Poetry

We Women Sing

(written with and for the women of the Northwood Centre, Kirkby)

 

in praise of fresh air and hard work,

strong daughters, good sons, green fields,

husbands and the memory of husbands,

of recoveries and engagement rings,

 

we women sing

 

in praise of custard made from scratch,

home-grown rhubarb and grapes,

the thoughtfulness of cabbage water,

 

in praise of the girls from Tate & Lyle,

tar bubbles and blue skies, the Big woods

and our wages from Birdseye,

of many sure and simple things

 

we women sing

 

in memory of our exile from the smoke,

of the ROF girls with yellow faces,

Spinney Wood, the River Alt, the terminus, trams

in memory of our lovely dads and mams,

 

in memory of farmers and open fires,

the end of wood chip and ski slopes,

in memory of young men and inquests

of mistle-thrush, bombs and cigarettes.

 

We women sing

 

of Aunt Magda and her sequined hat,

of the fruit and veg man with a hole in his throat,

of the lady called snow white.

 

We women sing

 

in praise of clean streets,

in praise of the Kirkby witches and martial arts,

demonstrations against industrial accidents and poisons,

loving families and skateboard parks

 

we women sing

 

in praise of open spaces

and the old town centre, maps, knowledge,

bingo and respect, the endless laughs

 

of friendship, protest and photographs.

 

 








imag0212-1-11.jpgAll the Peace I've Known

will not fit in words, or pictures of doves.
I am not able to give you co-ordinates
for that now, still hushed,
drenched-with-hope place.

I stood there once,
yes - it was in Gloucestershire
I remember.
I could hear birdsong -
but not all the birds of the county.

On a small bridge above the Wye
not far from Symond’s Yat,
the evening rain coloured the river,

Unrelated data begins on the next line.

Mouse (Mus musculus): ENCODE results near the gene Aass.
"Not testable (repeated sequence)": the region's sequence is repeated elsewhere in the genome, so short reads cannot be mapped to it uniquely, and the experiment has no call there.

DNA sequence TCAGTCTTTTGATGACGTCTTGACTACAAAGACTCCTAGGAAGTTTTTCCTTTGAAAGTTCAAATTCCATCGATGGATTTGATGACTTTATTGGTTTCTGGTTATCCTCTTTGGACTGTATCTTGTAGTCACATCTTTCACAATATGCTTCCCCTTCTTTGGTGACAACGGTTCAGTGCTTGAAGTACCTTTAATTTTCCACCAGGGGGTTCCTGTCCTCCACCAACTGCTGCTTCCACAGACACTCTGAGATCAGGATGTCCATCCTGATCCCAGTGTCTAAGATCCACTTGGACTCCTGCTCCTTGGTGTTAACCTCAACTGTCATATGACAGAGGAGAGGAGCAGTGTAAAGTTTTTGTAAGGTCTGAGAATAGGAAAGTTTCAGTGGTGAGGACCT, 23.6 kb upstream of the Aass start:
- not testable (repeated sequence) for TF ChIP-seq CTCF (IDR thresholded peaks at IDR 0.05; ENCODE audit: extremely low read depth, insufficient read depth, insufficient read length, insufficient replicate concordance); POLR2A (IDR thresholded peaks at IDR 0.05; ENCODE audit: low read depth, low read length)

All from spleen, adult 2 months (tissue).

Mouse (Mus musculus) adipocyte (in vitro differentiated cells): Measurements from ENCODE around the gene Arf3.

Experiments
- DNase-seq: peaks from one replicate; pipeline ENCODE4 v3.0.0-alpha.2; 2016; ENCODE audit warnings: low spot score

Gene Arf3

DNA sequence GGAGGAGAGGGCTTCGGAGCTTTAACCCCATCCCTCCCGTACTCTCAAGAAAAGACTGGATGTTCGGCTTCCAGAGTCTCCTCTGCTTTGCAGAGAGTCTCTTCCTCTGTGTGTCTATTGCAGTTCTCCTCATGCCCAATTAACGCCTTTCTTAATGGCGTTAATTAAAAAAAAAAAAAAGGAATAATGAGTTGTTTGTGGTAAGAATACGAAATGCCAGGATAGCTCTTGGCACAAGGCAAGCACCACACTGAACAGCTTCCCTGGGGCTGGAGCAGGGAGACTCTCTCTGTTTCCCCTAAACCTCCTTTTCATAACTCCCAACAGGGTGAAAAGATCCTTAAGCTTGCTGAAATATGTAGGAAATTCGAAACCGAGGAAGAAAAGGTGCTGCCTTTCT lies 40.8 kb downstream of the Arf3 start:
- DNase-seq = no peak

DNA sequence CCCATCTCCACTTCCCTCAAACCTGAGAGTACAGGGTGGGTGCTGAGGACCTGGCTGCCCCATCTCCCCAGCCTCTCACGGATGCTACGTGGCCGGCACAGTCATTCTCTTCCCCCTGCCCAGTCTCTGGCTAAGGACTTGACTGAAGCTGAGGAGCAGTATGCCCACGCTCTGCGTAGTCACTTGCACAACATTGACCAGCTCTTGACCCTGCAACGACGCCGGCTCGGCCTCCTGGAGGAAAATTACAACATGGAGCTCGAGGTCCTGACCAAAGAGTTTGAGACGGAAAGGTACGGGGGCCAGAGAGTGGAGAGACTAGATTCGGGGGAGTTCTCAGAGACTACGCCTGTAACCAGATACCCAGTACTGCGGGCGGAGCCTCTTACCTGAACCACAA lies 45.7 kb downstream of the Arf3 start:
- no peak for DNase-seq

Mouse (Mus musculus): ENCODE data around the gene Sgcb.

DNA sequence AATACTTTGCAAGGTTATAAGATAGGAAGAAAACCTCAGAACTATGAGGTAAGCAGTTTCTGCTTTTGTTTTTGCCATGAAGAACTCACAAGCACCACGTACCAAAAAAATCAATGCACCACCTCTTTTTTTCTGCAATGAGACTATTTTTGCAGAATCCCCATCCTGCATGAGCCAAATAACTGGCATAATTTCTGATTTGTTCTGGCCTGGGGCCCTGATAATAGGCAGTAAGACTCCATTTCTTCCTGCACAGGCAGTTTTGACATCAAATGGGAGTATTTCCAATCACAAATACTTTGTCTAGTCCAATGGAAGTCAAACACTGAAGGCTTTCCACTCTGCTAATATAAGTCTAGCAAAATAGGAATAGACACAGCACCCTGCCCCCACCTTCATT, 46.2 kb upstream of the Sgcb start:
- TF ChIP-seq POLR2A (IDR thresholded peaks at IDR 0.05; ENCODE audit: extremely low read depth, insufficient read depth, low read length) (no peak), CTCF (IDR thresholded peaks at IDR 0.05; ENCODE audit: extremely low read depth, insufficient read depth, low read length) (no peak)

a confetti of light touched my face,
like ashes at the start of Lent.

In the rented farmhouse
my lost friends prepared supper,
potato soup and solace with brown bread.

In my body, my bones prepared themselves
like a tailor’s pattern
for the sons and daughters I could not imagine.

I did not know about the lilac light
(when all the world’s asleep)
except for my baby and the mother I would be:

how I cradled my daughter
the way we should all be held.
I fed her with myself.

How like us to become food
and not know our powers.

How like peace to sit inside us.
To wait for that moment
of astonishment
when we open our mouths and sing.

published in Templar Poetry's 2014 anthology SKEIN

 





Pauline's nan

The Alchemist 

Her second daughter
killed outright
did not hear the lorry.
Her hood too tight,
was fixed with care,
protection from the cold
by her mother’s touch,
as good as gold.

At night
she fled the house,
her dancing feet
ran with frantic flight
along the street.
The search was useless,
for her girl was dead.
No pain,
it was an instant thing,
the policeman said.

My grandmother,
dead at 39,
sprayed all things gold.
Tired chairs,
old frames,
cracked vases.

She was an alchemist.
Or so I’m told.

From Waiting for The Brown Trout God (Headland, 2009)

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